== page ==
When we estimate distances from velocity data, it is sometimes necessary to use times $ t_0, t_1, t_2, t_3, ... $ that are not equally spaced. We can still estimate distances using the time periods

$ \Delta t_i = t_i - t_{i-1} $. For example, on May 7, 1992, the space shuttle $ Endeavour $ was launched on mission STS-49, the purpose of which was to install a new perigee kick motor in an Intelsat communications satellite. The table, provided by NASA, gives the velocity data for the shuttle between liftoff and the jettisoning of the solid rocket boosters. Use these data to estimate the height above the earth's surface of the $ Endeavour $, 62 seconds after liftoff.

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## Video Transcript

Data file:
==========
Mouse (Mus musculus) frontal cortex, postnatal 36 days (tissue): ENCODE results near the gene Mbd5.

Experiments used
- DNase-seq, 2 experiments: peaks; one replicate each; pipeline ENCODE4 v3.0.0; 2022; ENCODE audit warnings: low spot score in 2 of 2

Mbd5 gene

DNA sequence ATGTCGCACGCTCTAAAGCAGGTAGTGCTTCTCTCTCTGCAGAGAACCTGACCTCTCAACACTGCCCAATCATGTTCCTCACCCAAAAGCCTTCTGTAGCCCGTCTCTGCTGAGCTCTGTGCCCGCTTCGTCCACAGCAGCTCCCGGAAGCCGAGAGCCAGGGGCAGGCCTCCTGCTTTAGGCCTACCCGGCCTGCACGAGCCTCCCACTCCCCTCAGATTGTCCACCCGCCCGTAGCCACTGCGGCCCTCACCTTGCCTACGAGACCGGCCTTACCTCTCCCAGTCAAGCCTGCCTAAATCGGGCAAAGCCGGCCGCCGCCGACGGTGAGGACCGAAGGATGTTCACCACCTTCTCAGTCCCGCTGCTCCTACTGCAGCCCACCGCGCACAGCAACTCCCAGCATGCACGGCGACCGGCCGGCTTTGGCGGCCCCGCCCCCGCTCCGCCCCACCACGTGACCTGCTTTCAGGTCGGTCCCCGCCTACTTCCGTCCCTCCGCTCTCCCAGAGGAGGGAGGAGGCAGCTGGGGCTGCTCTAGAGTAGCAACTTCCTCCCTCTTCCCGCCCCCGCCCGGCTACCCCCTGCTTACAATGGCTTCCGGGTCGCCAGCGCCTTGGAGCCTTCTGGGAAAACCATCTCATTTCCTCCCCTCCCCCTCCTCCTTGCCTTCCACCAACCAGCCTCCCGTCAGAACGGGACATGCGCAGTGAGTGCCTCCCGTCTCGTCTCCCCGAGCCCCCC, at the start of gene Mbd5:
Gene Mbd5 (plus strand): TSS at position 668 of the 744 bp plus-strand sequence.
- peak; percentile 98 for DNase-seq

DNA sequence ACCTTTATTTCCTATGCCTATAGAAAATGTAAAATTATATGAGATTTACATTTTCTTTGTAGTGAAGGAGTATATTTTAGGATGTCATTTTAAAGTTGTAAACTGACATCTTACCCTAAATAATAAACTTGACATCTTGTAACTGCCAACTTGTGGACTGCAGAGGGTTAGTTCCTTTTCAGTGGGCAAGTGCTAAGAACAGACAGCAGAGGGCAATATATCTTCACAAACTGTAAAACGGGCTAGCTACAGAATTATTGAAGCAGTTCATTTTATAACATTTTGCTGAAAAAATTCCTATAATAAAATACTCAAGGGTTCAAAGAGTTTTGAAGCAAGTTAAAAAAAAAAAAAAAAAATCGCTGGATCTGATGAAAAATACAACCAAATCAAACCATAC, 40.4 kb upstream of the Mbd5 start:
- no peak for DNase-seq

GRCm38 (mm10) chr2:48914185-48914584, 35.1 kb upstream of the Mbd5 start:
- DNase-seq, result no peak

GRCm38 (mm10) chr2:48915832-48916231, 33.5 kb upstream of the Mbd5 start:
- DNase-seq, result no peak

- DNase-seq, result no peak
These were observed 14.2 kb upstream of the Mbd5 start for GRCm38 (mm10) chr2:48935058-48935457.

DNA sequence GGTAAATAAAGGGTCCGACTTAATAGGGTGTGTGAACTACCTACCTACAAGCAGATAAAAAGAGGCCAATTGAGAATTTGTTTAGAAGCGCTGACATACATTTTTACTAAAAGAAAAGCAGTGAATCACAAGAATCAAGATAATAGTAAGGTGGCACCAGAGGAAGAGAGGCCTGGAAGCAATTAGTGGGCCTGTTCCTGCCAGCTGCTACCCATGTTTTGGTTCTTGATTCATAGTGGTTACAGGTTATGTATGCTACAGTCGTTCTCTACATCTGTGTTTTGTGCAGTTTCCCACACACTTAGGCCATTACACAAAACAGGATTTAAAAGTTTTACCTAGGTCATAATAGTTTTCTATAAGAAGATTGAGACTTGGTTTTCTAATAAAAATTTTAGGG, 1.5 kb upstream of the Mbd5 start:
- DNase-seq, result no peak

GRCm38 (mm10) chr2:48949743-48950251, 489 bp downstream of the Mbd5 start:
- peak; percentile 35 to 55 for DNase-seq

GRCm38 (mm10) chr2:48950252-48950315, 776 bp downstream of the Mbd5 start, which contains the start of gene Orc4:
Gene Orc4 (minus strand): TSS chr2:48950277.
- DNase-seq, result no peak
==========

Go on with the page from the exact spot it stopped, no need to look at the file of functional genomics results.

here, give you the oil leaking rate and ask you to find the finds. Ah, it's a total amount of oil that leaks out so again the time into those two hours. And what is the lower estimate? The lower estimate for each in time interval we use the smallest possible e great Assauer estimate so far is that from zero to two, we pick seven point six against the table. It's on your textbook. From two to four. We pick a six point eight six point two from six to eight. We put five point seven from eight to ten. We pick five points. Three a simile for up her ah each interval pictures the largest leaking rate for for our estimate and each time into those two hour. By the way, the unit's leader here and so the first one should be a point seven. The second one seven point six six point eight six point two five point seven

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